A proxy war is underway in cyberspace, according to I.T. security analysts, and it is pitting numerous foreign institutions against Russian-speaking cyber militias beholden to President Vladimir Putin.
As has been evidenced by a steady wave of sophisticated cyberattacks targeting nation states and private sector organizations whose policies run counter to that of Moscow, Fox News is told groups of patriotic Eastern European hackers are using cyberattacks as a means to achieve Russia’s geopolitical goals.
Intelligence sources with knowledge of these cyberattacks tell Fox News the cyber militias are acting on behalf of the Putin regime. Furthermore, Fox is told security analysts have found evidence that Russian government-linked individuals have distributed cyberattack tools to these groups via underground web forums.
Over the last two years, analysts have researched web-based attacks leveraged against NATO, France’s TV5Monde, segments of the Polish financial sector, and the Dutch Safety Board – which concluded that doomed Malaysia Airlines flight 17 was actually brought down by a Russian-made missile. Researchers found evidence that each of those cyberattacks was carried out by different Russian-speaking cyber militias.
“We see this confluence of motive, where what looks like some recycled criminal malware has been upgraded in a sophisticated way,” said Keith Smith, vice president of threat intelligence for Colorado-based cybersecurity firm root9B. “A lot of people suspect that that's Russia’s attempt to force us as analysts to ascribe to a criminal organization what is in fact the actions of a nation state – Russia.”
The United States is in these hackers’ crosshairs as well. As economic sanctions were leveled against Russia after its incursion into Crimea and Eastern Ukraine, the cyber militias began widespread attacks aimed at U.S. government officials and segments of the financial and defense sectors. The hack attacks were in furtherance of a campaign dubbed “Operation Pawn Storm” by cybersecurity firm Trend Micro.
The Office of the Director of National Intelligence declined to comment on this activity, but in congressional testimony last year, DNI James Clapper publicly acknowledged the pervasiveness of Russian cyber activity aimed at the United States.
“The Silicon Valley of talent that exists in the world on a cyberattack and cybercrime perspective exists in Eastern Europe,” according to Trend Micro chief cybersecurity officer Tom Kellermann. “Most of those actors – who are the best hackers in the world, period – are beholden and pay homage to the legacy and the power of the former Russian and Soviet regime. They do so by acting out patriotically.”
Perhaps the most dramatic show of patriotic Russian cyber aggression came on December 23 when some 800,000 Ukrainians were left in the dark following a widespread power outage.
Soon after the incident, researchers at U.S. cyber intelligence firm iSight Partners found evidence that the blackout was the result of a cyber intrusion by one such patriotic hacking militia. The culprit, as determined by iSight’s analysis, was likely a Russian-speaking group dubbed “Sandworm Team,” whose name comes from its references to the science fiction series “Dune.”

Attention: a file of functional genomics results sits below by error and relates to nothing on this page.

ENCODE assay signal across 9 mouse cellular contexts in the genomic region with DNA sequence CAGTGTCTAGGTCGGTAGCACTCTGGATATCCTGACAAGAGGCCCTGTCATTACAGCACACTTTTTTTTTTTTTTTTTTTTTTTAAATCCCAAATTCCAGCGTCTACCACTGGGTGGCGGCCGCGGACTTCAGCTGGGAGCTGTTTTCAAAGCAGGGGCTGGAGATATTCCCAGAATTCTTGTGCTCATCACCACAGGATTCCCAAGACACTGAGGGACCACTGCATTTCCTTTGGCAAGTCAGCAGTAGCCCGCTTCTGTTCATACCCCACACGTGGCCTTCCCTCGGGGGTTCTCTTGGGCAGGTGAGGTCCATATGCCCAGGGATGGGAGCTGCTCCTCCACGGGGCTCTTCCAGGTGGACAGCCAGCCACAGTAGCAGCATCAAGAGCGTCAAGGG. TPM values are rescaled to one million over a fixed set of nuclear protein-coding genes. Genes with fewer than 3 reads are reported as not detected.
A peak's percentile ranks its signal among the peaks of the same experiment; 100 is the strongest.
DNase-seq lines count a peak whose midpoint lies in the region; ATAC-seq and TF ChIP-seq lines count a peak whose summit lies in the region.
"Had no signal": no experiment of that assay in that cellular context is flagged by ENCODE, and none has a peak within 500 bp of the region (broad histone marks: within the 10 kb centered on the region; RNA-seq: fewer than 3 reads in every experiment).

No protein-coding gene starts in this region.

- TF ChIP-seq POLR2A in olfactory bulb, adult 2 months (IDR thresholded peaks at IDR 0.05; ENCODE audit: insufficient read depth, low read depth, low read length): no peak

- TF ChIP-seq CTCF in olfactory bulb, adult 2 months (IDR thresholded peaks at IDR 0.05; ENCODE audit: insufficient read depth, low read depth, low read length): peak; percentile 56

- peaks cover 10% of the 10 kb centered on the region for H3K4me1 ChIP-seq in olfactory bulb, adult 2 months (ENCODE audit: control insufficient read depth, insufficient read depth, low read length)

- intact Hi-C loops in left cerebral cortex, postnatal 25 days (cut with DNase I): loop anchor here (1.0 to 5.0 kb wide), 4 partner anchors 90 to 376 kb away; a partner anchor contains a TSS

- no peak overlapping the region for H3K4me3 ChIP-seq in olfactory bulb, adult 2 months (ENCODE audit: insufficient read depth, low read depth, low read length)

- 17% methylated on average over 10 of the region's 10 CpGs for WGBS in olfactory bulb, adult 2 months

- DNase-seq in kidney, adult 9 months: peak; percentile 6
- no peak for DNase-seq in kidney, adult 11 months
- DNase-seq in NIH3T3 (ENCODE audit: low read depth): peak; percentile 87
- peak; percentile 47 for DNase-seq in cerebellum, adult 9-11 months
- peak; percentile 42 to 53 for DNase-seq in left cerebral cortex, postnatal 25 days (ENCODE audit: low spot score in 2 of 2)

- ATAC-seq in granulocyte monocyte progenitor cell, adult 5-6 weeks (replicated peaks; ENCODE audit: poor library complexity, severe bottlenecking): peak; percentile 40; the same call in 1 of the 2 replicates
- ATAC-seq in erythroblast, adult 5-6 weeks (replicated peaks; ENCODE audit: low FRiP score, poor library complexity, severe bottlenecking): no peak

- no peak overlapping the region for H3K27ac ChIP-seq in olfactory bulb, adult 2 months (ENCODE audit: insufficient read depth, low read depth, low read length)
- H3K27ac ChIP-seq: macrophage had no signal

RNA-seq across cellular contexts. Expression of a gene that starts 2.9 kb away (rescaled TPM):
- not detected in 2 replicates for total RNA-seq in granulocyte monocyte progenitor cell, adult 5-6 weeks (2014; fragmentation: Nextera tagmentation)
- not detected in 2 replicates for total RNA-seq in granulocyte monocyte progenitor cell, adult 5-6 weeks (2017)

ISight drew its conclusion after a piece of malicious computer code was found on the Ukrainian Power Authority’s system. That destructive malware, known as BlackEnergy3, is unique to that particular hacking group, according to iSight.
Sandworm has been implicated by the company for having carried out numerous cyberattacks with Russian interests in mind; most notably, attacks carried out against the Ukrainian government and NATO in 2014. And according to iSight officials, the group is one of many.
“We are actively monitoring seven different cyber espionage groups right now that we believe are of Russian origin,” said Steve Ward, iSight Partners senior director.
Researchers have found that the attackers utilized wiper malware to disable Ukrainian Power Authority computer systems, which is similar in nature to the destructive malware used in the 2014 cyberattack on Sony Pictures. But what makes the December hack on the Ukrainian grid a watershed moment, according to researchers, is the combination of the destructive component and the actual target of the attack.
According to Trend Micro’s Tom Kellermann, the December 23 incident is the first instance in which a specifically directed cyberattack was used to take down the energy sector in a given nation state.
And while experts argue that achieving a similar result against the U.S. power grid would be a far more complex task, nonetheless, this recent cyber-induced blackout has added fuel to already loud concerns over hackers’ mounting abilities to cause physical harm and destruction.
“You're seeing this cyber manifestation of attacks that can change, alter and diminish your physical reality,” said Kellermann. “What you have in cyberspace right now is a free fire zone.”